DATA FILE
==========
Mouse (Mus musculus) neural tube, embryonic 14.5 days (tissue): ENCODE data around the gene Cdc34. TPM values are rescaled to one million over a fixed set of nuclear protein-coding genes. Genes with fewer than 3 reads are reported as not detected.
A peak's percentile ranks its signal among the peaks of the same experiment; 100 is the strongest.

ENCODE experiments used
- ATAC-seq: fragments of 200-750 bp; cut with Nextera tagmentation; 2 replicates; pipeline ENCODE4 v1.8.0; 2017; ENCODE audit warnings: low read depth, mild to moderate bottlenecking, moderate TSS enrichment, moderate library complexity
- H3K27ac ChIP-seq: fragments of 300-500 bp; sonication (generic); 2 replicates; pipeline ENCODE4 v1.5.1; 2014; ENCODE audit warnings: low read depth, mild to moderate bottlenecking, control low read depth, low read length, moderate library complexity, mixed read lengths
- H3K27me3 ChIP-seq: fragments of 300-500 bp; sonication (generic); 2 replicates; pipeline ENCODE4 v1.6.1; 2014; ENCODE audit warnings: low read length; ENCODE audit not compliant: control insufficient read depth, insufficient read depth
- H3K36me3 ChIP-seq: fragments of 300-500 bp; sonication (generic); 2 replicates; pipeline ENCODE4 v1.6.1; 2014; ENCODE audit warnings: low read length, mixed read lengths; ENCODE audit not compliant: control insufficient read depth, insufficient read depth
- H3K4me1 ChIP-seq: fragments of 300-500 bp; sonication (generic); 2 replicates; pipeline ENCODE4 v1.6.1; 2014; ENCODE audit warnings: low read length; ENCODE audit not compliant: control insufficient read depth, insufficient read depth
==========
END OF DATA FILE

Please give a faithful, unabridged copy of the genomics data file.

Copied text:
Mouse (Mus musculus) neural tube, embryonic 14.5 days (tissue): ENCODE data around the gene Cdc34. TPM values are rescaled to one million over a fixed set of nuclear protein-coding genes. Genes with fewer than 3 reads are reported as not detected.
A peak's percentile ranks its signal among the peaks of the same experiment; 100 is the strongest.

ENCODE experiments used
- ATAC-seq: fragments of 200-750 bp; cut with Nextera tagmentation; 2 replicates; pipeline ENCODE4 v1.8.0; 2017; ENCODE audit warnings: low read depth, mild to moderate bottlenecking, moderate TSS enrichment, moderate library complexity
- H3K27ac ChIP-seq: fragments of 300-500 bp; sonication (generic); 2 replicates; pipeline ENCODE4 v1.5.1; 2014; ENCODE audit warnings: low read depth, mild to moderate bottlenecking, control low read depth, low read length, moderate library complexity, mixed read lengths
- H3K27me3 ChIP-seq: fragments of 300-500 bp; sonication (generic); 2 replicates; pipeline ENCODE4 v1.6.1; 2014; ENCODE audit warnings: low read length; ENCODE audit not compliant: control insufficient read depth, insufficient read depth
- H3K36me3 ChIP-seq: fragments of 300-500 bp; sonication (generic); 2 replicates; pipeline ENCODE4 v1.6.1; 2014; ENCODE audit warnings: low read length, mixed read lengths; ENCODE audit not compliant: control insufficient read depth, insufficient read depth
- H3K4me1 ChIP-seq: fragments of 300-500 bp; sonication (generic); 2 replicates; pipeline ENCODE4 v1.6.1; 2014; ENCODE audit warnings: low read length; ENCODE audit not compliant: control insufficient read depth, insufficient read depth